International Chamber of Commerce (ICC)
The ICC (International Chamber of Commerce) is the voice of world business championing the global economy as a force for economic growth, job creation and prosperity. Because national economies are now so closely interwoven, government decisions have far stronger international repercussions than in the past. ICC – the world’s only truly global business organization responds by being more assertive in expressing business views. ICC activities cover a broad spectrum, from arbitration and dispute resolution to making the case for open trade and the market economy system, business self-regulation, fighting corruption or combating commercial crime.ICC has direct access to national governments all over the world through its national committees. The organization’s Paris-based international secretariat feeds business views into inter-governmental organizations on issues that directly affect business operations. The Trinidad and Tobago Chamber of Industry and Commerce is the Secretariat for ICC Caribbean.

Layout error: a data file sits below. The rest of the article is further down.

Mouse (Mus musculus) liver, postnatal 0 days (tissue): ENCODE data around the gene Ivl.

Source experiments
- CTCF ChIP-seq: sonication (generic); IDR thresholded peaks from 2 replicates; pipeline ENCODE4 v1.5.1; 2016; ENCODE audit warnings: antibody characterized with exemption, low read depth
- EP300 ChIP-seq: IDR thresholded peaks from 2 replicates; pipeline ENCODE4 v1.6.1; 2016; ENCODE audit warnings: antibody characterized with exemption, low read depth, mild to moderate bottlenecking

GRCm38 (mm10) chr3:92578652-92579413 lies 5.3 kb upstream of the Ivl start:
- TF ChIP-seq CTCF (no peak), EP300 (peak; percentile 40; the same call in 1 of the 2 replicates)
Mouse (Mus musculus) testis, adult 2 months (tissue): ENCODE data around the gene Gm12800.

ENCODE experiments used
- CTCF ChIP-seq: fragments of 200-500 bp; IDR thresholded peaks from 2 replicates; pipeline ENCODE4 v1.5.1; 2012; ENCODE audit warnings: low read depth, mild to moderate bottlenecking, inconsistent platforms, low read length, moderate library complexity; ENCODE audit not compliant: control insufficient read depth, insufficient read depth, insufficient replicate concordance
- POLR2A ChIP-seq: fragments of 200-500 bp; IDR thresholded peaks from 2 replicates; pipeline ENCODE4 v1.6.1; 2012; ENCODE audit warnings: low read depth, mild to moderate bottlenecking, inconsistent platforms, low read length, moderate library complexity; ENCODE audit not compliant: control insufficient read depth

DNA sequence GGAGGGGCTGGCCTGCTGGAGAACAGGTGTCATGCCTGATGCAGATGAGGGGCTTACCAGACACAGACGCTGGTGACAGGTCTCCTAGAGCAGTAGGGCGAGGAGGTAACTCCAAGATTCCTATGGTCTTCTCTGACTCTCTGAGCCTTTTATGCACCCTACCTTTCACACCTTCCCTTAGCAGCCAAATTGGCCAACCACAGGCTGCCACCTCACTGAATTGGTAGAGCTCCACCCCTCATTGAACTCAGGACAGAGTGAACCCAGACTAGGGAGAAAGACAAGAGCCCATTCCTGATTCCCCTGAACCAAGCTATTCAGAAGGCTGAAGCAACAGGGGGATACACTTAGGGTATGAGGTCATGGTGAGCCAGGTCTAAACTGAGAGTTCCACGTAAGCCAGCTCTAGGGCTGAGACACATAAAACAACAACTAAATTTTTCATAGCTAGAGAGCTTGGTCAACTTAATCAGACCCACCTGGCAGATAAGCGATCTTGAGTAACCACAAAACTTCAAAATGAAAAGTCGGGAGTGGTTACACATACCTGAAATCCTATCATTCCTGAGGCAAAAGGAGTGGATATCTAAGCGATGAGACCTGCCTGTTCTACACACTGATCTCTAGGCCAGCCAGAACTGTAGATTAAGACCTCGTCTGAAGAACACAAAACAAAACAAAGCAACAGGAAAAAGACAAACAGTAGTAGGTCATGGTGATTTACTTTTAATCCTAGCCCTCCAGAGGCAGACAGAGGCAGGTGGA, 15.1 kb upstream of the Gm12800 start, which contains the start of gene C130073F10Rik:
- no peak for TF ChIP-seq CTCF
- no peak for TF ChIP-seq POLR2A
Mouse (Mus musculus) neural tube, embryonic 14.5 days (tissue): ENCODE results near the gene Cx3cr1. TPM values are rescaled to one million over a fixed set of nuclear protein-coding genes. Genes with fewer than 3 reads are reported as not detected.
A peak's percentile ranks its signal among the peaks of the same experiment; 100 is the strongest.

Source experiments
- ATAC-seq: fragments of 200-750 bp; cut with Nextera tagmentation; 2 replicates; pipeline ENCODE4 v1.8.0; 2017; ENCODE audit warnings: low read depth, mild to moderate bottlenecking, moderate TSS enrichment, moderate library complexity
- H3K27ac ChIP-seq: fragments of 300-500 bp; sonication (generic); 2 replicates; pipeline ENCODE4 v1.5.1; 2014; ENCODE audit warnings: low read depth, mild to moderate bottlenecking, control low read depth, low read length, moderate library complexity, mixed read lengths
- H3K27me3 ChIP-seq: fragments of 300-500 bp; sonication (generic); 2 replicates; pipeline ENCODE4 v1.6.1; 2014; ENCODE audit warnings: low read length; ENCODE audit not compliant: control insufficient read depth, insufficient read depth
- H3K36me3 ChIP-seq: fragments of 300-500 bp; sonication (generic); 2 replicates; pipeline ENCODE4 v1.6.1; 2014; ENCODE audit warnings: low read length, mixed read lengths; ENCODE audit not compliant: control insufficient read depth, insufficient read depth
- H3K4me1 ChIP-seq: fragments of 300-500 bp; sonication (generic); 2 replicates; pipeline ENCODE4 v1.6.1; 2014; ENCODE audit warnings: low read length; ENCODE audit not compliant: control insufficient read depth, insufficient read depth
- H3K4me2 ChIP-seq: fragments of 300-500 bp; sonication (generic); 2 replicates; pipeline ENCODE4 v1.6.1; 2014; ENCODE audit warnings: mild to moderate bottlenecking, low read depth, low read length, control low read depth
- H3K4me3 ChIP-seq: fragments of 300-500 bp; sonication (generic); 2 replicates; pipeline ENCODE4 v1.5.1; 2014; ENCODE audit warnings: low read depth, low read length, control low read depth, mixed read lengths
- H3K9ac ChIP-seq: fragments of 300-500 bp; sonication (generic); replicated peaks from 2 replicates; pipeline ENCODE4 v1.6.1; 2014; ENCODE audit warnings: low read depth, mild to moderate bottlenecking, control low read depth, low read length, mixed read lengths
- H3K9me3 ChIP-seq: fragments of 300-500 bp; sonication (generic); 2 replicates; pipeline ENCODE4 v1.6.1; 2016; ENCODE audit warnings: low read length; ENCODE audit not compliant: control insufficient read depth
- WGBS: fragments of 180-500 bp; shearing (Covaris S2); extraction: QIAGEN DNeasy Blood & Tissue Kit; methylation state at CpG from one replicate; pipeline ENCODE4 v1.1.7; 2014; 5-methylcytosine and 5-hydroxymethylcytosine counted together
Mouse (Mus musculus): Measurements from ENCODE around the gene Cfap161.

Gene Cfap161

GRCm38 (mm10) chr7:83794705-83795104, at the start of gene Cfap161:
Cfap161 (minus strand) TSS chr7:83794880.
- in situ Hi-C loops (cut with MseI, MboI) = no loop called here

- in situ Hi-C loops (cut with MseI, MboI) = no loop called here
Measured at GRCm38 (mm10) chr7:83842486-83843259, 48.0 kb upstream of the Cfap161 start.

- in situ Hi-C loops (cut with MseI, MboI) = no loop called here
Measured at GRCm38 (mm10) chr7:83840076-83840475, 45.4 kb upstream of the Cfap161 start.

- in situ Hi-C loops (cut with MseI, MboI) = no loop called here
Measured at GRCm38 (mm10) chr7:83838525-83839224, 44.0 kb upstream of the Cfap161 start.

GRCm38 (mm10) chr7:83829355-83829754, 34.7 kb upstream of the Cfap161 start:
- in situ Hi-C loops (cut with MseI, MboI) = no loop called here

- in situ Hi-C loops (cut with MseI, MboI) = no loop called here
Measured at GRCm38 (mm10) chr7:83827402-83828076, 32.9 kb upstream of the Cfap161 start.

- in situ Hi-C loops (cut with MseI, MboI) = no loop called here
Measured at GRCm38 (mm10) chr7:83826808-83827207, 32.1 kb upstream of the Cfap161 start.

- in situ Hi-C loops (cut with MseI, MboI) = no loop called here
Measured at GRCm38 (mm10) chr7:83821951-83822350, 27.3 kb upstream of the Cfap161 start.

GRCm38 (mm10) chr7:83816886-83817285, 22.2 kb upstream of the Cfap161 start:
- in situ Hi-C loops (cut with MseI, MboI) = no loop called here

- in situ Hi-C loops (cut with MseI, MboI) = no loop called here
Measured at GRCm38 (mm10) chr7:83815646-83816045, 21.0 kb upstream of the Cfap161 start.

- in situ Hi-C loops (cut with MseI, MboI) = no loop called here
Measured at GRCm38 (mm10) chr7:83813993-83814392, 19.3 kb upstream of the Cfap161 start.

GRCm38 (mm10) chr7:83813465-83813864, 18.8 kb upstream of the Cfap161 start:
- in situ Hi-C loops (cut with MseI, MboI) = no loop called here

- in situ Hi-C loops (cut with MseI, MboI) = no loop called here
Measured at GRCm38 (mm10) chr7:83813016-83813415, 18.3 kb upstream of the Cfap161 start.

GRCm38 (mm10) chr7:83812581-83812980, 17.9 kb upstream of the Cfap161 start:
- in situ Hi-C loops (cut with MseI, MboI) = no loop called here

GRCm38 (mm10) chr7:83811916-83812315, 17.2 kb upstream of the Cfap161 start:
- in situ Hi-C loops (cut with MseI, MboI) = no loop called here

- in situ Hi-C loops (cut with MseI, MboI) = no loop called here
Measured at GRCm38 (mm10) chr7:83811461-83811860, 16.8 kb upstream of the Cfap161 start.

Lobbying is the act of influencing decisions made by officials in the government, legislators or members of regulatory agencies. Over the last 133 years the Chamber has been the premier business lobbyist seeking the interests of the private sector in Trinidad and Tobago. Through the Chamber’s interaction with its membership, it has able to contribute to policy reformation and offer advice to the government on pertinent issues facing the economy and private sector.
Certificate of Origin
A Certificate of Origin is a signed statement as to the country of origin of the exported products for a particular shipment. This document is required by foreign governments, declaring that goods in a particular international shipment are of a certain origin. Certificates of Origin can also be used to satisfy the buyers that the products exported are wholly obtained, produced or manufactured in a certain country. Customs offices will use this document to determine whether or not a preferential duty rate applies on the products being imported and whether a shipment may be legally imported during a specific quota period.
In Trinidad the Business Development Company , Customs and Excise along with the Chamber are the only bodies authorized to sign and issue Certificates of Origin.
- Ministry of Finance Customs and Excise Division – issues preferential Certificates of Origin for goods to be exported to Europe, some parts of USA and “Carib Can” Agreement countries